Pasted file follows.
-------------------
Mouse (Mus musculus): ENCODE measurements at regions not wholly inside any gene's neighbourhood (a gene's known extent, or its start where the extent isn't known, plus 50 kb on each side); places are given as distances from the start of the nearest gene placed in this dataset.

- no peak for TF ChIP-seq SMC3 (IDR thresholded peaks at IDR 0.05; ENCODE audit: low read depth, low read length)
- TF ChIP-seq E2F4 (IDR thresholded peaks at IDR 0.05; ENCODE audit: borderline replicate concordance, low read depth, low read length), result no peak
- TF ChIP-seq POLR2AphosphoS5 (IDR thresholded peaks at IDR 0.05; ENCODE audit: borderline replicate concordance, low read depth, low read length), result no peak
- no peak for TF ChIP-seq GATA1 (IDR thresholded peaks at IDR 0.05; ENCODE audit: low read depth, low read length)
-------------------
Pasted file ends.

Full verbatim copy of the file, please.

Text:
Mouse (Mus musculus): ENCODE measurements at regions not wholly inside any gene's neighbourhood (a gene's known extent, or its start where the extent isn't known, plus 50 kb on each side); places are given as distances from the start of the nearest gene placed in this dataset.

- no peak for TF ChIP-seq SMC3 (IDR thresholded peaks at IDR 0.05; ENCODE audit: low read depth, low read length)
- TF ChIP-seq E2F4 (IDR thresholded peaks at IDR 0.05; ENCODE audit: borderline replicate concordance, low read depth, low read length), result no peak
- TF ChIP-seq POLR2AphosphoS5 (IDR thresholded peaks at IDR 0.05; ENCODE audit: borderline replicate concordance, low read depth, low read length), result no peak
- no peak for TF ChIP-seq GATA1 (IDR thresholded peaks at IDR 0.05; ENCODE audit: low read depth, low read length)